Recession-hammered homeowners’ credit scores are on the decline across the country, say scoring industry experts, and that makes more consumers vulnerable to scams that purport to erase delinquencies, judgments, foreclosures and other problems from files at the three national credit bureaus — Equifax, Experian and TransUnion.
What sort of scams? A Federal Trade Commission settlement in early September with a Florida “credit repair” company provides a fresh example. The FTC’s complaint against Clean Credit Report Services Inc. of North Miami alleged that the firm promised clients it could boost their credit scores dramatically and quickly — even if the derogatory information in their files was accurate and current.
In national radio advertisements, plus Internet and TV pitches, Clean Credit said it could make records of “late payments, collection accounts, charge-offs, repossessions and bankruptcies” simply disappear from credit files, according to the FTC’s complaint.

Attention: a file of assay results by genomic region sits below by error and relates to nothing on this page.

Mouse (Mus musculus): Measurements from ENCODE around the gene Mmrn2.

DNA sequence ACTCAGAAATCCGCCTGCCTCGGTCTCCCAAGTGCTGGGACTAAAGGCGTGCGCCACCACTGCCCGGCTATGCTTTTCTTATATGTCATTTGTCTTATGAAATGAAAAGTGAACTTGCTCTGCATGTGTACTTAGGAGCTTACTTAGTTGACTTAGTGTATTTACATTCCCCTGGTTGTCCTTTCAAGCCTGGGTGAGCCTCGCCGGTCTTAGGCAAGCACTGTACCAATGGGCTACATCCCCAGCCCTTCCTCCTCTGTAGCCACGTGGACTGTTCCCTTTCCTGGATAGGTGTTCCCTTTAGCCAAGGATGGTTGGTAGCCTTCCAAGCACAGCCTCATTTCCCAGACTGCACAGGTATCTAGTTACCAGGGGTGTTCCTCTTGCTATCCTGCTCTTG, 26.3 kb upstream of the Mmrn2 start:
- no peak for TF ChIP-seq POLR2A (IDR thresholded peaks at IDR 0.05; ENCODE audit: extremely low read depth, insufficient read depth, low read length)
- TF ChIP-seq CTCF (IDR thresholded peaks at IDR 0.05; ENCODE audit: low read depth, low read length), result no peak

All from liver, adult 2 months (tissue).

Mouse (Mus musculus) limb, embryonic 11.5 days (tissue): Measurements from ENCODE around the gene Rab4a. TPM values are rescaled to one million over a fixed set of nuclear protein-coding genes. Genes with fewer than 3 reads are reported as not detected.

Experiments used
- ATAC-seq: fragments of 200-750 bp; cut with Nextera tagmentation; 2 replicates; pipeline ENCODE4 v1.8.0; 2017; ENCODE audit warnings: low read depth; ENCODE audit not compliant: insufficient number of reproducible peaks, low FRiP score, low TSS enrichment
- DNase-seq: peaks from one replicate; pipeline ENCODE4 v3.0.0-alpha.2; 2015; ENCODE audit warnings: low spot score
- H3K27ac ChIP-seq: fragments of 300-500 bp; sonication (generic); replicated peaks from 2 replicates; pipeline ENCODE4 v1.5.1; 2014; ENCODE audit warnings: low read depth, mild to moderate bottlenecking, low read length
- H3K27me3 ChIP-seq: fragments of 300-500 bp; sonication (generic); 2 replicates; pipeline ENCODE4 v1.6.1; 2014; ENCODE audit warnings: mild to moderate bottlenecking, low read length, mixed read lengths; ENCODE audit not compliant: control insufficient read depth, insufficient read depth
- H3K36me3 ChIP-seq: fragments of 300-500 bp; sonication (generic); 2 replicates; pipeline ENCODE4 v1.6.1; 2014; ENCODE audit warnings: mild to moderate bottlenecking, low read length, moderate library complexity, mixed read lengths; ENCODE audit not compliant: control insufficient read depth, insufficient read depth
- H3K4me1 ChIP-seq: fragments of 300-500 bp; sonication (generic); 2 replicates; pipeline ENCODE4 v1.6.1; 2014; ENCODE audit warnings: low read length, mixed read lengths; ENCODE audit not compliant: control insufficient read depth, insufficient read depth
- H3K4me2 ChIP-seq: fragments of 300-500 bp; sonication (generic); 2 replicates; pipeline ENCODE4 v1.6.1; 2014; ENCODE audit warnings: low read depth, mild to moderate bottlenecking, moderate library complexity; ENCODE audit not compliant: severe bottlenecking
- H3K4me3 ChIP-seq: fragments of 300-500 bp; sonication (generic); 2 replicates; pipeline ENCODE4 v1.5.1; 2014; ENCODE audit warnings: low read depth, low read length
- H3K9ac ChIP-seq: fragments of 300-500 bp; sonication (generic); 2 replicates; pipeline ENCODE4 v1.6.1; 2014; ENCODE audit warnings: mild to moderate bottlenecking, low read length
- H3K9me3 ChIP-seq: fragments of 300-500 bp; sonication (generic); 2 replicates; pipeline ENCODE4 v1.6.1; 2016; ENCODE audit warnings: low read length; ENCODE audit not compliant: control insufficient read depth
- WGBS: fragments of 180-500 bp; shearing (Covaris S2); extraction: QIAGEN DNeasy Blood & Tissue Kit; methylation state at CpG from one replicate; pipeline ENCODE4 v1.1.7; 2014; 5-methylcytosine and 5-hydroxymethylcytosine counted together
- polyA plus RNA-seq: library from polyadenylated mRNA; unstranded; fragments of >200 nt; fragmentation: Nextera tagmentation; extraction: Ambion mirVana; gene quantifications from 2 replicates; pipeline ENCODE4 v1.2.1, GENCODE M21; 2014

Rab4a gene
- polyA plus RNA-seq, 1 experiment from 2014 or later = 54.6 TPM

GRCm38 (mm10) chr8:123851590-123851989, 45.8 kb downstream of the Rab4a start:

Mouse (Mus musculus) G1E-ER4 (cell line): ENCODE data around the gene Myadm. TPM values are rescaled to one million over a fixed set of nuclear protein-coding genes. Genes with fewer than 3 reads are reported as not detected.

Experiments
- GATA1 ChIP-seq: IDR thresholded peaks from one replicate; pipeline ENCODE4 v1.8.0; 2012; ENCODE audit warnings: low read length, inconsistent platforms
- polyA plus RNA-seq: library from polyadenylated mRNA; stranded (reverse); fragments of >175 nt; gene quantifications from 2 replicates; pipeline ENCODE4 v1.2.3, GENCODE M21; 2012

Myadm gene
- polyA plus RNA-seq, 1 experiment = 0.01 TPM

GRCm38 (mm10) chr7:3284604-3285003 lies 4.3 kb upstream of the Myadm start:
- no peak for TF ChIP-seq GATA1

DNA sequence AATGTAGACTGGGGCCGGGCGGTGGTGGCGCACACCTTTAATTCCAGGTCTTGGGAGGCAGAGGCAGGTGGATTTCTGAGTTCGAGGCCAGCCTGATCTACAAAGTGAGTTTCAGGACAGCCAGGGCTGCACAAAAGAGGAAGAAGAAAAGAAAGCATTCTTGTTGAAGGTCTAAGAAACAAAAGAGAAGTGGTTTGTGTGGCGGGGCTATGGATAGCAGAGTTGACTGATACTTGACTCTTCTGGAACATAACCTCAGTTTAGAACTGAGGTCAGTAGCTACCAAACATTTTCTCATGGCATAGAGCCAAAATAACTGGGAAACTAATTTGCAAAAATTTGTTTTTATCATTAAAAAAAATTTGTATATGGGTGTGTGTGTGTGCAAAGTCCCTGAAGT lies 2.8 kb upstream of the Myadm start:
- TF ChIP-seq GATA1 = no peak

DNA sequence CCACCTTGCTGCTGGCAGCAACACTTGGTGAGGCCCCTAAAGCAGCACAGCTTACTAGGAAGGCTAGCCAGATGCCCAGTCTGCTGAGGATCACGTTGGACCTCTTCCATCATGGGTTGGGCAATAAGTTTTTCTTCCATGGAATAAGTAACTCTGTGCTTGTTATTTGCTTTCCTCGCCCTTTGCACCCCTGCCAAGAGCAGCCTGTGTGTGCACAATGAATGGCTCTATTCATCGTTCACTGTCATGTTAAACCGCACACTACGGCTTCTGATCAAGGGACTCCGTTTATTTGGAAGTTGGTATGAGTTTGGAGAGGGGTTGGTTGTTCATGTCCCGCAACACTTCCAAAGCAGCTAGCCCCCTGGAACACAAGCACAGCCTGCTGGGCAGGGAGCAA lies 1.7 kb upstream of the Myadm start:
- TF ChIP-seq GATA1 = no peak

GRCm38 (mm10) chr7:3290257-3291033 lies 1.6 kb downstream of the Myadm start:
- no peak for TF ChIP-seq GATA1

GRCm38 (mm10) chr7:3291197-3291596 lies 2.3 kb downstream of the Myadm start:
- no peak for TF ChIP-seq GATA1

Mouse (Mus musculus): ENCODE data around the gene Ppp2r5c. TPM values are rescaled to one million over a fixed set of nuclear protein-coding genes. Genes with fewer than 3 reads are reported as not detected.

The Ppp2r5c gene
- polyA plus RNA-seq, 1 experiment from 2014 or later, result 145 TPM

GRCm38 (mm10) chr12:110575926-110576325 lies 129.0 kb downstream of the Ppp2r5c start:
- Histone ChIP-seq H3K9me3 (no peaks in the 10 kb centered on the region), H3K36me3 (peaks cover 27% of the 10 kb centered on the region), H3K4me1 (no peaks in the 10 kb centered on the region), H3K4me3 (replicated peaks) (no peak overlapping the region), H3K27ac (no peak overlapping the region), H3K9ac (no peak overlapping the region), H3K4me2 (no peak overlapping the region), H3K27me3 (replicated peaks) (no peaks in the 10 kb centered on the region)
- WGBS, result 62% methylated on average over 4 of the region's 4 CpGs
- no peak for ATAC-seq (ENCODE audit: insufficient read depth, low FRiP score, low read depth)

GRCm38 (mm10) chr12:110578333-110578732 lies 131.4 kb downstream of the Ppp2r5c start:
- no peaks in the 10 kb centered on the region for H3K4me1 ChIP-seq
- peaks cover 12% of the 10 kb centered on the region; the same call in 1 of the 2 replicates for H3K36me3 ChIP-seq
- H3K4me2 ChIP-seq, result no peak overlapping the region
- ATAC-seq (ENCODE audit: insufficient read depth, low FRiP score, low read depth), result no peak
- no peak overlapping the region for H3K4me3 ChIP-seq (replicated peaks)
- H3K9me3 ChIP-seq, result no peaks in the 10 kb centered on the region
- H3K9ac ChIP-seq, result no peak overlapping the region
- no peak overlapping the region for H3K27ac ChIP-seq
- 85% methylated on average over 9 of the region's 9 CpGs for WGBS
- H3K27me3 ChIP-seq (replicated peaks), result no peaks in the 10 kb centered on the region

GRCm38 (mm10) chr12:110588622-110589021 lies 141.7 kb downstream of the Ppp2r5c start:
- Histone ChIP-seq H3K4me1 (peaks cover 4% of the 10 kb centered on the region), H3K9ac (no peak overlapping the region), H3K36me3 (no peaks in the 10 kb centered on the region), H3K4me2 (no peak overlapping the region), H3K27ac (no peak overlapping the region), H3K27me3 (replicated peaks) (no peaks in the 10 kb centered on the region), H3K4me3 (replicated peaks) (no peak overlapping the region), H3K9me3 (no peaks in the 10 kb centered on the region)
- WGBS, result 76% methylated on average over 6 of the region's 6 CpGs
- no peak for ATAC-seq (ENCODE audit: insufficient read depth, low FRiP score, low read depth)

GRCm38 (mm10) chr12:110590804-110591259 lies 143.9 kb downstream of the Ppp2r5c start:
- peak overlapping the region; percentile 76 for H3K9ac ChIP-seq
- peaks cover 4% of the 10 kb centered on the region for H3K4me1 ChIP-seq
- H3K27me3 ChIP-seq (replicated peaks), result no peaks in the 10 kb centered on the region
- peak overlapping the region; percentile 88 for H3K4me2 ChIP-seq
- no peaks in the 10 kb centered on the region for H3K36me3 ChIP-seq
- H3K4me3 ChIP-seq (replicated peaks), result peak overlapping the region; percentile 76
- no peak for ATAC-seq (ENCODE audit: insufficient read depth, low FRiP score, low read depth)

Lower scores, in turn, are preventing many homeowners from qualifying for new or refinanced mortgages under toughened underwriting standards imposed by lenders and investors such as Fannie Mae and Freddie Mac.
The takeaway here for anyone with depressed credit scores who nonetheless is seeking a mortgage: Don’t believe claims of credit-repair operators who say they can perform miracles on your credit files, boosting your scores overnight and keeping them that way permanently. They can’t. If the delinquencies and other derogatory information in your files are accurate and current, the only way to boost your scores is to reverse your previous credit behavior and make responsible use of your credit accounts over time.
Finally, never pay money upfront. Not only are demands for advance fees for credit-repair red flags for scam operations, they’re also blatant violations of federal law.
Read the full story at: Washington Post